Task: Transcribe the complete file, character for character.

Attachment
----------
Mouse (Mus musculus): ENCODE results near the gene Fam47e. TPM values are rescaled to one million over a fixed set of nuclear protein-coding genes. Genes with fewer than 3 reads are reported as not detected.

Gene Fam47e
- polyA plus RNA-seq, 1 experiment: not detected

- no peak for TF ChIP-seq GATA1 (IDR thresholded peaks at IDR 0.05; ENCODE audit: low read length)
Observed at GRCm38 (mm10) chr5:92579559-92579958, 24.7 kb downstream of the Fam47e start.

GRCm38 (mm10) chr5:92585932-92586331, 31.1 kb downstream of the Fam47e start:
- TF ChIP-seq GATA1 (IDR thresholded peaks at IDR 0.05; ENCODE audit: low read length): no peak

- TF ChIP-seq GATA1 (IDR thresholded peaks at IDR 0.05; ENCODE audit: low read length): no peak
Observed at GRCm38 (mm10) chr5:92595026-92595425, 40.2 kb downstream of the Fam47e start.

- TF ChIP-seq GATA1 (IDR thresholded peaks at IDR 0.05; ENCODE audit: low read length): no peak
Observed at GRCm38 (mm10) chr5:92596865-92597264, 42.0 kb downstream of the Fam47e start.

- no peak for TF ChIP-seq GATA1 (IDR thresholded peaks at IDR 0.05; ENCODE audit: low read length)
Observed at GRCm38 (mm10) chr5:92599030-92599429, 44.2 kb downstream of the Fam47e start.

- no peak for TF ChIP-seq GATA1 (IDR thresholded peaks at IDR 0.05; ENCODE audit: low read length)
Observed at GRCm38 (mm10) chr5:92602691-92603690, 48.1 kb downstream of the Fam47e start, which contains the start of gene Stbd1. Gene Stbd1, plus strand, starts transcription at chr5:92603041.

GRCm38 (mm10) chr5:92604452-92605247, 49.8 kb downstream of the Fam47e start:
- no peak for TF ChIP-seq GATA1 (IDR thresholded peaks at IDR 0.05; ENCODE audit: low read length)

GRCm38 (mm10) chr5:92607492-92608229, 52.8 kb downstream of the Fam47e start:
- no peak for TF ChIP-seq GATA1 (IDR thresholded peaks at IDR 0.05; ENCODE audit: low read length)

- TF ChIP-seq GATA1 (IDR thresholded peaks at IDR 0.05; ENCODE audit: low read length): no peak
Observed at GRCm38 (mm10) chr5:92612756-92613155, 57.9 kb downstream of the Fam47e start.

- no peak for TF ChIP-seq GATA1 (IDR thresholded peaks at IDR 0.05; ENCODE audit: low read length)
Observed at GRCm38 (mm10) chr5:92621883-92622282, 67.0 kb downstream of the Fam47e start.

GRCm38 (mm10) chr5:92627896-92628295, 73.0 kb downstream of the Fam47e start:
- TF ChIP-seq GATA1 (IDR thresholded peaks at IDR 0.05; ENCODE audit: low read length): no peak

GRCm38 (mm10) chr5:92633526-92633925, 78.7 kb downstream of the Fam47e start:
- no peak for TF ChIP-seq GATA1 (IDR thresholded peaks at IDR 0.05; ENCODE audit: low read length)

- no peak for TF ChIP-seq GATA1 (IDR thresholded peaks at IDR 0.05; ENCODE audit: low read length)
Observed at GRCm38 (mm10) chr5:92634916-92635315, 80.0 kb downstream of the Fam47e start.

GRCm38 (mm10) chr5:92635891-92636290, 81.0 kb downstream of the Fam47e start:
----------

Mouse (Mus musculus): ENCODE results near the gene Fam47e. TPM values are rescaled to one million over a fixed set of nuclear protein-coding genes. Genes with fewer than 3 reads are reported as not detected.

Gene Fam47e
- polyA plus RNA-seq, 1 experiment: not detected

- no peak for TF ChIP-seq GATA1 (IDR thresholded peaks at IDR 0.05; ENCODE audit: low read length)
Observed at GRCm38 (mm10) chr5:92579559-92579958, 24.7 kb downstream of the Fam47e start.

GRCm38 (mm10) chr5:92585932-92586331, 31.1 kb downstream of the Fam47e start:
- TF ChIP-seq GATA1 (IDR thresholded peaks at IDR 0.05; ENCODE audit: low read length): no peak

- TF ChIP-seq GATA1 (IDR thresholded peaks at IDR 0.05; ENCODE audit: low read length): no peak
Observed at GRCm38 (mm10) chr5:92595026-92595425, 40.2 kb downstream of the Fam47e start.

- TF ChIP-seq GATA1 (IDR thresholded peaks at IDR 0.05; ENCODE audit: low read length): no peak
Observed at GRCm38 (mm10) chr5:92596865-92597264, 42.0 kb downstream of the Fam47e start.

- no peak for TF ChIP-seq GATA1 (IDR thresholded peaks at IDR 0.05; ENCODE audit: low read length)
Observed at GRCm38 (mm10) chr5:92599030-92599429, 44.2 kb downstream of the Fam47e start.

- no peak for TF ChIP-seq GATA1 (IDR thresholded peaks at IDR 0.05; ENCODE audit: low read length)
Observed at GRCm38 (mm10) chr5:92602691-92603690, 48.1 kb downstream of the Fam47e start, which contains the start of gene Stbd1. Gene Stbd1, plus strand, starts transcription at chr5:92603041.

GRCm38 (mm10) chr5:92604452-92605247, 49.8 kb downstream of the Fam47e start:
- no peak for TF ChIP-seq GATA1 (IDR thresholded peaks at IDR 0.05; ENCODE audit: low read length)

GRCm38 (mm10) chr5:92607492-92608229, 52.8 kb downstream of the Fam47e start:
- no peak for TF ChIP-seq GATA1 (IDR thresholded peaks at IDR 0.05; ENCODE audit: low read length)

- TF ChIP-seq GATA1 (IDR thresholded peaks at IDR 0.05; ENCODE audit: low read length): no peak
Observed at GRCm38 (mm10) chr5:92612756-92613155, 57.9 kb downstream of the Fam47e start.

- no peak for TF ChIP-seq GATA1 (IDR thresholded peaks at IDR 0.05; ENCODE audit: low read length)
Observed at GRCm38 (mm10) chr5:92621883-92622282, 67.0 kb downstream of the Fam47e start.

GRCm38 (mm10) chr5:92627896-92628295, 73.0 kb downstream of the Fam47e start:
- TF ChIP-seq GATA1 (IDR thresholded peaks at IDR 0.05; ENCODE audit: low read length): no peak

GRCm38 (mm10) chr5:92633526-92633925, 78.7 kb downstream of the Fam47e start:
- no peak for TF ChIP-seq GATA1 (IDR thresholded peaks at IDR 0.05; ENCODE audit: low read length)

- no peak for TF ChIP-seq GATA1 (IDR thresholded peaks at IDR 0.05; ENCODE audit: low read length)
Observed at GRCm38 (mm10) chr5:92634916-92635315, 80.0 kb downstream of the Fam47e start.

GRCm38 (mm10) chr5:92635891-92636290, 81.0 kb downstream of the Fam47e start: